City of Madison reaches sustainable vehicle fleet goal
City of Madison recently purchased an electric forklift for its parts department.
When MGE last spoke with Mahanth Joishy, superintendent, City of Madison Fleet Service, in 2019, he predicted the City would have the largest electric vehicle (EV) fleet in Wisconsin by 2020 as it was working hard to boost its use of alternative-fuel vehicles. This goal was accomplished. Here’s what we learned during a recent check-in.
Impressive uptick in EV stats
The City currently has 56 EVs including 35 Chevy Bolts, five Nissan LEAFs®
, one Chrysler Pacifica plug-in hybrid, eight forklifts, five off-road utility vehicles and two sweeper scrubbers. The sustainable fleet rounds out with 50 hybrid vehicles, which are mostly used by the police department, and nearly 600 biodiesel trucks. It is hoping to add its first compressed natural gas truck in 2021.
Although Joishy factors sustainability into every vehicle purchase, user needs trump all, “The vehicle has to be a good fit for the user agency’s particular operations.”
The City currently has more than 20 chargers in place, six of which are powered entirely by solar panels. At this time, all chargers are Level 2, which provide up to 20 miles of range per hour with some more than 30 miles of range per hour. Joishy has found that because City vehicles are typically used for short distances and daytime driving, slower, budget-friendly overnight charging is a good fit.
EV trucks coming soon
As reported in the previous issue of Talks Business, EV trucks with plenty of power and range should be a reality soon in a variety of truck categories. “We are definitely interested in adding electric trucks,” said Joishy. “And if we could add three to four electric trucks by early 2022, I’d be very happy that we at least dipped our feet in the water before the inevitable jump.”
Lower fuel and maintenance costs
Like many local governments and businesses, budgets are tight, which is an excellent opening for fleets to consider EVs more seriously. Although the initial EV purchase price tends to be higher than that of a comparable gasoline or diesel vehicle, operating costs are typically lower.
“In terms of fuel costs, the rule of thumb is that the cost to charge an EV is roughly one-quarter to one-third the cost of gas,” said Joishy.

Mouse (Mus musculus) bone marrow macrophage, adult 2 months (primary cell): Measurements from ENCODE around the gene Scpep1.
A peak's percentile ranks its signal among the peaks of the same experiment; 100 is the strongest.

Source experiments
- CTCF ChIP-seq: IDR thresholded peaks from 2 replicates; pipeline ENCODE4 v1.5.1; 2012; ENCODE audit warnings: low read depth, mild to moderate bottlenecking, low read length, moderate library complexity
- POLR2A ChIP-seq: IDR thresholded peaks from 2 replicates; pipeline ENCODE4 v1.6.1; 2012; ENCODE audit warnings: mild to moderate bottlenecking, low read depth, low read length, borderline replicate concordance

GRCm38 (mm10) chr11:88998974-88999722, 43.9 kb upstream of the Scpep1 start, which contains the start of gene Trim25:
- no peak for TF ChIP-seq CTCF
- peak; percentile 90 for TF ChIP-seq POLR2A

Regarding maintenance, Joishy reported research from New York City, a leader in EV fleets, shows costs are generally 50% lower. This is because EVs have fewer moving parts than vehicles with an internal combustion engine (ICE) and don’t need oil changes or other routine maintenance like replacing timing belts and spark plugs. Because the City’s EV fleet is relatively new and COVID has impacted vehicle use and data collection, maintenance stats are harder to capture at this time, though Joishy said inspection cost savings alone will be substantial.
“Inspections are quick and easy—we typically inspect EVs about once a year, something we couldn’t do with an ICE vehicle,” Joishy said. “So, not only do we save on maintenance expenses, we save service downtime, rides back and forth to the garage and hassle.”
Approaching cost parity
Joishy reported EV technology and range are improving and costs are coming down—for instance, Tesla recently announced it will have vehicles in the $25,000 range soon. “Most EVs still require an additional initial investment, but that won’t be the case soon,” Joishy said. “And once there’s price parity, EVs should be cheaper than an ICE vehicle.”
Ongoing education partnerships
To help ensure the City has access to mechanics with EV experience, it created an EV maintenance curriculum in partnership with the Madison Metropolitan School District and Madison College. The apprenticeship program gives high school and technical college students hands-on work experience in City of Madison garages, plus a paycheck and school credit. In early spring 2020, these partners— along with MGE—organized a field trip to expose students to opportunities in the EV field.
The top benefit is that EVs emit 54% less carbon dioxide emissions per mile than the average new gasoline-powered car. And the City’s 2020 addition of solar chargers means some portion of its EV fleet can be powered completely by renewable energy.
Joishy hopes that putting EVs on the road in various capacities will help showcase their usefulness so that Madison residents see they have a role in shaping vehicle supply and demand.
“I hope to convince your readers that anyone can own an EV,” Joishy stressed. “The performance is good, handling is great, prices are going down and they’re fun to drive.”
Check out MGE’s EV Fleet Analysis
and see if EVs are right for your fleet.